Director Al’Ikens Plancher On Konpa & Haitian Culture

Al’Ikens Plancher is a writer-director from Port-Au-Prince, Haiti. Having started high school at the age of 12, and college at 16, Plancher had multiple career options at his disposal but chose to pursue his childhood dream of becoming a filmmaker. Throughout the years, he’s worked various positions in television and film, using his income to produce and direct his own projects, resulting in winning an HBO Best Short Film award, and having a world premiere in competition at Tribeca Festival.

Al’Ikens joins us on Close-Up Culture to talk about his short film, Konpa. The film follows a young Haitian-American who learns how to dance Konpa to impress his crush.

What was the inspiration for the film? 

It all started out with the idea of making a musical to push my comfort level. From there, I was inspired to tell an authentic story that shine a light on my beautiful culture. 

Why is it important to tell this particular Haitian story? 

I wanted to just show Haitians being. Just living. No trauma or nada. Just Haitians living their lives. Happy, joyful, and all that. That’s so important to me, and I believe important to the film industry. Also, besides introducing an authentic representation of Haitian culture to a number of people – at the core of the film lies an inner dialogue between Haitian culture and Haitian-American culture. 

Was there anything particularly difficult to film?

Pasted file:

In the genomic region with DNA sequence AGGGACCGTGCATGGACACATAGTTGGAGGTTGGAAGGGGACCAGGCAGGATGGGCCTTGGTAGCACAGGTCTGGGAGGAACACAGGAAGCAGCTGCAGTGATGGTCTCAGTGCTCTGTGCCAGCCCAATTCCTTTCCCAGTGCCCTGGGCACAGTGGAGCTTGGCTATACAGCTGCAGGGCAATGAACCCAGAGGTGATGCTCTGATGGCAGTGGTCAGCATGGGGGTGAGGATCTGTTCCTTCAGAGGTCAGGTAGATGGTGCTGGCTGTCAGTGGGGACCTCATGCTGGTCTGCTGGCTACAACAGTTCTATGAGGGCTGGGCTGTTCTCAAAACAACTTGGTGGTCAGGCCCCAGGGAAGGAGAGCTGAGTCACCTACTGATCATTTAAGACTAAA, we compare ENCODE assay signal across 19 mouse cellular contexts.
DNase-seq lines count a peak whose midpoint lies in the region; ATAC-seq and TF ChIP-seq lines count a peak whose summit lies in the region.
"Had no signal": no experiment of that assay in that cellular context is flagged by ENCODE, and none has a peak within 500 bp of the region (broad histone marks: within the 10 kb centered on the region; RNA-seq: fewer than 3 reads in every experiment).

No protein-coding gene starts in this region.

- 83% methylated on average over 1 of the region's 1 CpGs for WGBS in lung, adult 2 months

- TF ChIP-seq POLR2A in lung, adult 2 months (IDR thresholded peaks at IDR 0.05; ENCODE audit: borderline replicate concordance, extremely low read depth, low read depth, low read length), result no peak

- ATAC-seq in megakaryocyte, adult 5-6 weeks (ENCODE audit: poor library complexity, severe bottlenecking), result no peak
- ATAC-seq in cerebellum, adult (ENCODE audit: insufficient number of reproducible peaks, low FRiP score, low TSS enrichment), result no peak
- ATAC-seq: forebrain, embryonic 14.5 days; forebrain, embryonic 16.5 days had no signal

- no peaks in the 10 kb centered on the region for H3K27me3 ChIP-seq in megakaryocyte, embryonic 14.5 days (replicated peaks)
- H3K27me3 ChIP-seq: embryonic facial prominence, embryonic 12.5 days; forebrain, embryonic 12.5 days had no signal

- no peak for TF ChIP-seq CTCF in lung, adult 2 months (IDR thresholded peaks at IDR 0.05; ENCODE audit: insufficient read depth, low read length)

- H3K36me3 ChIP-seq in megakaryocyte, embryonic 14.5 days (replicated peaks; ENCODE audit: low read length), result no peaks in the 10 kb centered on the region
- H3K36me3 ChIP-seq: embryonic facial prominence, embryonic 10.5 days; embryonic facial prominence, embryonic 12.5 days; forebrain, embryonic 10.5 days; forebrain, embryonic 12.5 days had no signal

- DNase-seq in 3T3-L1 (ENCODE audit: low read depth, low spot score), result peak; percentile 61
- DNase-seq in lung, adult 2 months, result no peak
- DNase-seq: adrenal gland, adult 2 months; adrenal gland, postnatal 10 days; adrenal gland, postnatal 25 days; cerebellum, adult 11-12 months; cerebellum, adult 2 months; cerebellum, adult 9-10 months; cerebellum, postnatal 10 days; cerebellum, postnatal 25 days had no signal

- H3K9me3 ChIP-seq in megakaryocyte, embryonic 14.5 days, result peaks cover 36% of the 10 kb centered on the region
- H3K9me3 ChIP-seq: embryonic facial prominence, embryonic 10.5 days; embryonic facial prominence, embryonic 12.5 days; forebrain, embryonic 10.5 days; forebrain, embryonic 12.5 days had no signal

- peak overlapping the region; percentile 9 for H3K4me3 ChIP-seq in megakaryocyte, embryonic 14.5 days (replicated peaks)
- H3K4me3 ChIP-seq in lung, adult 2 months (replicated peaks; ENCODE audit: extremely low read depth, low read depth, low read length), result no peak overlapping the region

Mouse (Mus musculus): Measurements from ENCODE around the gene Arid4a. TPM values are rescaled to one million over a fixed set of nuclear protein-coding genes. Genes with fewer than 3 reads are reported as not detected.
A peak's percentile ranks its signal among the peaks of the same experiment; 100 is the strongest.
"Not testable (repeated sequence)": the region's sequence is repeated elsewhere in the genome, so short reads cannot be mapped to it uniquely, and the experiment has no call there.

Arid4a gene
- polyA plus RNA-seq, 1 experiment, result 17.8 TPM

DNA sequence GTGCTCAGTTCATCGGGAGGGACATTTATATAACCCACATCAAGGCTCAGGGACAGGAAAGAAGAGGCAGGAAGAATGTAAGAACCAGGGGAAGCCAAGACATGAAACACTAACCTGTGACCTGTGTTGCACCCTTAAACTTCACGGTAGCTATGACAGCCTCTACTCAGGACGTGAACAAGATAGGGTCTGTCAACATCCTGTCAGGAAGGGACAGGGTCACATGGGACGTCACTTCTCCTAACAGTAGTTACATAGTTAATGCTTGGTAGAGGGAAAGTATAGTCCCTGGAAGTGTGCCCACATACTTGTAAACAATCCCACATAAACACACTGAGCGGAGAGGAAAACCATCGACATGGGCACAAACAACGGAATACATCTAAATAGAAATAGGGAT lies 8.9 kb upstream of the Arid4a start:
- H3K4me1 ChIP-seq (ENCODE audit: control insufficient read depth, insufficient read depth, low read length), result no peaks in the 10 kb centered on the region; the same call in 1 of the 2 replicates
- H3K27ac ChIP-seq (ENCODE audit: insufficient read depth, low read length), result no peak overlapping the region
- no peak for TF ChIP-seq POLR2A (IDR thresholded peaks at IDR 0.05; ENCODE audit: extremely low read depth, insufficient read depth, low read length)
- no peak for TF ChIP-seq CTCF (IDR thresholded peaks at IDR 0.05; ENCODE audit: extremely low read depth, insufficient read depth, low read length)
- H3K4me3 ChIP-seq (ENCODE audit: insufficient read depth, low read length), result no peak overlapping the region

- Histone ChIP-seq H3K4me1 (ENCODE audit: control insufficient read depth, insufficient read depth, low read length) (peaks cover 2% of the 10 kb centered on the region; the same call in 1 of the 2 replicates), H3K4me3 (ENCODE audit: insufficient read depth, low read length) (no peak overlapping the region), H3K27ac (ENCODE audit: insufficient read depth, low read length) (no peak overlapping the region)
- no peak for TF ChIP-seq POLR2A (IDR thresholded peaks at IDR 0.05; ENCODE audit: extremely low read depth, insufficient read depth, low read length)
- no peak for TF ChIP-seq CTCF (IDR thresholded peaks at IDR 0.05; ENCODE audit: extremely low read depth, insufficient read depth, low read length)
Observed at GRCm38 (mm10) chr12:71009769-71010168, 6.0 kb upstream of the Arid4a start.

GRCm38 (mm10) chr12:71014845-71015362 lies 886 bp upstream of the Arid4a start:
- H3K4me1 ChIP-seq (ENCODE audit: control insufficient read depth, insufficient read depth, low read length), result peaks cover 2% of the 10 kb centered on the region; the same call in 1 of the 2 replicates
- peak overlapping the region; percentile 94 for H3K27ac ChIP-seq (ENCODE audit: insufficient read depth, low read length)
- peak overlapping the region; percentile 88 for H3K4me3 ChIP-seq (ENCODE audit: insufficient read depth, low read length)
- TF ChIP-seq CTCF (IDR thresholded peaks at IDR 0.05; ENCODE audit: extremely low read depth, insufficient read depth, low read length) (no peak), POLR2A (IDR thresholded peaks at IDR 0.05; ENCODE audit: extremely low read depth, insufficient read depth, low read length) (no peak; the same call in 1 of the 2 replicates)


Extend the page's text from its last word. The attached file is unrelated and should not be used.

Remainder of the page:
Nothing ridiculously too difficult, but the slo mo dancing shot for sure was a bit of a challenge. Just technical stuff here and there, but overall it was a smooth shoot. My DP, Juan Barriga, and I spent a good amount of time prepping before our shoot. We had a good prep. We even created a visual book to track the emotional beats and themes of the film. We also had a detailed (flexible) shot list. 

How has the audience received the film? 

I expected the majority of people to like KONPA due to the nature of the film, especially the ending, but there’s no way I could have imagined the amount of pure genuine love that the film is receiving. I never expected so many people to come up to me after each screening telling me that the last scene made them cry or get so emotional. Such a surreal experience. 

What is next for you?

Right now I’m promoting my new series called PRESTIGE. It’s an audio drama set in 1813 Haiti which Apple Editors selected as an Apple Podcasts Current Favorite. You can binge season 1 wherever you listen to podcasts.

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